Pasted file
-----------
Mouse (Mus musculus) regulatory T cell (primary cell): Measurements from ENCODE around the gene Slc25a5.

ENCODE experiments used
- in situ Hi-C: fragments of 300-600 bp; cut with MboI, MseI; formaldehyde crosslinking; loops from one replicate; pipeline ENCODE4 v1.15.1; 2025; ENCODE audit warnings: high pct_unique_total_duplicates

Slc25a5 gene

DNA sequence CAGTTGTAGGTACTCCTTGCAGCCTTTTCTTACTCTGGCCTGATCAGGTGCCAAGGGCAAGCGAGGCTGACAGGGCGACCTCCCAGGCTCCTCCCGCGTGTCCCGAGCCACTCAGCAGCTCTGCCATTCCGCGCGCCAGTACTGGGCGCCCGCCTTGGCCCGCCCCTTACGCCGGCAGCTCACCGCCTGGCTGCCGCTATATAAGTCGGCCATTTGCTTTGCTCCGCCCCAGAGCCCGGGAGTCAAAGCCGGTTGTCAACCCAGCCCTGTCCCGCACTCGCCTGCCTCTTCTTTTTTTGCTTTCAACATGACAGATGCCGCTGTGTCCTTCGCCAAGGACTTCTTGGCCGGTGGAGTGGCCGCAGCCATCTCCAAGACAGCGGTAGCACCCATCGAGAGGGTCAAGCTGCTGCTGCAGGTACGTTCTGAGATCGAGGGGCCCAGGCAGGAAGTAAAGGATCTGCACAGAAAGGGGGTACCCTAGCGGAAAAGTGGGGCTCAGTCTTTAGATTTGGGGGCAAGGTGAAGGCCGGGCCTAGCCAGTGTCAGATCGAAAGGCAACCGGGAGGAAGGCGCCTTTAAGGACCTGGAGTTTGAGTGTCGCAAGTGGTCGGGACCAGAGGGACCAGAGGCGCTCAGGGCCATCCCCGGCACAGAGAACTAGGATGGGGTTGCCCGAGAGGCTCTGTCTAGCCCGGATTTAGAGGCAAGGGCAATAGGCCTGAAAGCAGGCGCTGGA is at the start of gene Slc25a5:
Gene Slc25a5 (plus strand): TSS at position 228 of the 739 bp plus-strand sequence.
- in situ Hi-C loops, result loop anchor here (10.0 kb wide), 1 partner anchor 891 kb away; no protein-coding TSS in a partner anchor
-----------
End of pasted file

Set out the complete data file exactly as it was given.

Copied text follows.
Mouse (Mus musculus) regulatory T cell (primary cell): Measurements from ENCODE around the gene Slc25a5.

ENCODE experiments used
- in situ Hi-C: fragments of 300-600 bp; cut with MboI, MseI; formaldehyde crosslinking; loops from one replicate; pipeline ENCODE4 v1.15.1; 2025; ENCODE audit warnings: high pct_unique_total_duplicates

Slc25a5 gene

DNA sequence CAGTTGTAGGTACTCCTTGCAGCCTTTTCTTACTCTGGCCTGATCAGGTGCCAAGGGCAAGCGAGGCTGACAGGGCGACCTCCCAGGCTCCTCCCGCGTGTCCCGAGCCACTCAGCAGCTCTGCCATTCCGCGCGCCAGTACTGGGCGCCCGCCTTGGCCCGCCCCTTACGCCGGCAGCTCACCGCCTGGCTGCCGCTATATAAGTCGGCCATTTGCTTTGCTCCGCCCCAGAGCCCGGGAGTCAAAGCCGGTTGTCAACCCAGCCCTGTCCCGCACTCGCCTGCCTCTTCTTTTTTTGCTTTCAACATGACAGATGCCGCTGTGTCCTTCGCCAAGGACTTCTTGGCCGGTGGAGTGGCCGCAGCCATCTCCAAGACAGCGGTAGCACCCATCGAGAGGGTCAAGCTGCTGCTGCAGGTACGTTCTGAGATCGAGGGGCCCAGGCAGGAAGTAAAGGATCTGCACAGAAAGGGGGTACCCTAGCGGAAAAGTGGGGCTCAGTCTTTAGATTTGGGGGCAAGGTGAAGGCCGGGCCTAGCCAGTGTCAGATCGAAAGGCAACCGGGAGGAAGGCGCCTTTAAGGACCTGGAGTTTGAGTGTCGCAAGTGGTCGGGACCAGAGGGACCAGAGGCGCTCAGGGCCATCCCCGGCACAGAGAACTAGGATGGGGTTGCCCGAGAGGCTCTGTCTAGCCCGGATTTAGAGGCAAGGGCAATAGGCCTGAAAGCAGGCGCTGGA is at the start of gene Slc25a5:
Gene Slc25a5 (plus strand): TSS at position 228 of the 739 bp plus-strand sequence.
- in situ Hi-C loops, result loop anchor here (10.0 kb wide), 1 partner anchor 891 kb away; no protein-coding TSS in a partner anchor